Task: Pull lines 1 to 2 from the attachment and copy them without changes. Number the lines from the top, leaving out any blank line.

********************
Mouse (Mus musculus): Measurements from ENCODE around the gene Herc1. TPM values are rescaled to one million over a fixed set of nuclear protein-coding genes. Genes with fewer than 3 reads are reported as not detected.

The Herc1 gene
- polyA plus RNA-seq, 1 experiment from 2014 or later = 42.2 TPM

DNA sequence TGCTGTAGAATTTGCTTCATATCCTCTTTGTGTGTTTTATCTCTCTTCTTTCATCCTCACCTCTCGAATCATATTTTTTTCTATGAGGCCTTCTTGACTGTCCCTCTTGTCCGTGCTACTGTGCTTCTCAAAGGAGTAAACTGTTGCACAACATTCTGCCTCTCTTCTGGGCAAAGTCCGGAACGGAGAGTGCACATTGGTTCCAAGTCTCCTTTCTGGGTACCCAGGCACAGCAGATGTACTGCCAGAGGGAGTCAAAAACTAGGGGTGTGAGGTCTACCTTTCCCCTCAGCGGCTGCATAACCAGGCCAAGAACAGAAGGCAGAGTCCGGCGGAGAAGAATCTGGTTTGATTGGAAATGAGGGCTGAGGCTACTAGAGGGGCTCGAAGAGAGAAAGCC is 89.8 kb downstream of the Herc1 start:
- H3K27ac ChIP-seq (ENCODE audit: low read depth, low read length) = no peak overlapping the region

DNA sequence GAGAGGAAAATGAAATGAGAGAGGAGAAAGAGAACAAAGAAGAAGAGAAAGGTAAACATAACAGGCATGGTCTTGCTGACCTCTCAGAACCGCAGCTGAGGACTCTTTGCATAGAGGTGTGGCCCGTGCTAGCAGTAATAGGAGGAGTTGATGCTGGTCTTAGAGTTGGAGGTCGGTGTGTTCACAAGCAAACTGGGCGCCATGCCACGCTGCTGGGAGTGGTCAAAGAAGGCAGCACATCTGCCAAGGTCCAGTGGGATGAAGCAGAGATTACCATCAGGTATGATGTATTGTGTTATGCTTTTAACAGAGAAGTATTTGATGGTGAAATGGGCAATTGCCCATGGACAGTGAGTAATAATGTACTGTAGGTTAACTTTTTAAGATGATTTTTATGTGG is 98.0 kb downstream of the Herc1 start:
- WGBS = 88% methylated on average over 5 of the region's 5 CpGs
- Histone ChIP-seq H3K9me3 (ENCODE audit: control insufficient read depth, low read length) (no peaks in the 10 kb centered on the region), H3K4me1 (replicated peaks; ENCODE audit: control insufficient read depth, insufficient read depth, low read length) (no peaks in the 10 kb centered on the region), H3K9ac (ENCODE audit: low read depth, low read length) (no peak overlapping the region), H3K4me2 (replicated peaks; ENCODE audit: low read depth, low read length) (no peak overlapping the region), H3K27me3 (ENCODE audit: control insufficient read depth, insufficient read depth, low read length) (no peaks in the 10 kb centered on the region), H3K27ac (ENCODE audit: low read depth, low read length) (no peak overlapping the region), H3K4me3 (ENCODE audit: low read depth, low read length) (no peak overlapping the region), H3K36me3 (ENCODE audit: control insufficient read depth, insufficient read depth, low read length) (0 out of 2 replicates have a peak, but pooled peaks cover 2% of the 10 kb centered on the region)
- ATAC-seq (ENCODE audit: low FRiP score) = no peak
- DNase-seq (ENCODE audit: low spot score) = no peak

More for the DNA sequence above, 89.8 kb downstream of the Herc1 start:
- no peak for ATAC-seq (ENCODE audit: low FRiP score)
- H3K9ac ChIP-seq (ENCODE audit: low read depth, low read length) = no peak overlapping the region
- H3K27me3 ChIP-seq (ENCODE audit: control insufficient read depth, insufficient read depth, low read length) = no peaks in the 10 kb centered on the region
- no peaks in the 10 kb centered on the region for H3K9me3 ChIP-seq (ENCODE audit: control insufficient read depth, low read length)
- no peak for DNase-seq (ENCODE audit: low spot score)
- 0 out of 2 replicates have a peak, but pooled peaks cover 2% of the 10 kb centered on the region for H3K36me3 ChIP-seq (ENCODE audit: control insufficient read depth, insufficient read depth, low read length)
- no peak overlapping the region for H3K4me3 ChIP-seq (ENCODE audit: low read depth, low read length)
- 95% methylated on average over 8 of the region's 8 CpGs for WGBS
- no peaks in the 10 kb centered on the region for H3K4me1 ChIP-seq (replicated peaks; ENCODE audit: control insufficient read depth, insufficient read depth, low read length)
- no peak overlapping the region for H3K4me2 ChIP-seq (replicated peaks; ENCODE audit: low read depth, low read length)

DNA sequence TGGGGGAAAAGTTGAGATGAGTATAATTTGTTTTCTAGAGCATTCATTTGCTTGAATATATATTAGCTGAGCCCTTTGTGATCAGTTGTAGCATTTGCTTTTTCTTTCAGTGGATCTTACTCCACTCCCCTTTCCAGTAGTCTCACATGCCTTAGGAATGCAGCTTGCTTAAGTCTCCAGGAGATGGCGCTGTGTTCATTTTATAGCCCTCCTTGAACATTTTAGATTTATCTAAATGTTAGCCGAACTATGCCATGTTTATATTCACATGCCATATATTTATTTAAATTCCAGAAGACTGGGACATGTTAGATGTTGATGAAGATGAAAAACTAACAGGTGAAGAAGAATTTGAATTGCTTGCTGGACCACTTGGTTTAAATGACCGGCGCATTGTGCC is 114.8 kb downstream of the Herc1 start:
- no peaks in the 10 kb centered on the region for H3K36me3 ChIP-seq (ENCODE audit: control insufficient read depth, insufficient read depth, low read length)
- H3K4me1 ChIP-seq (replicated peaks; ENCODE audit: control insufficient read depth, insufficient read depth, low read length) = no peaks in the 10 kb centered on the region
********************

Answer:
Mouse (Mus musculus): Measurements from ENCODE around the gene Herc1. TPM values are rescaled to one million over a fixed set of nuclear protein-coding genes. Genes with fewer than 3 reads are reported as not detected.

The Herc1 gene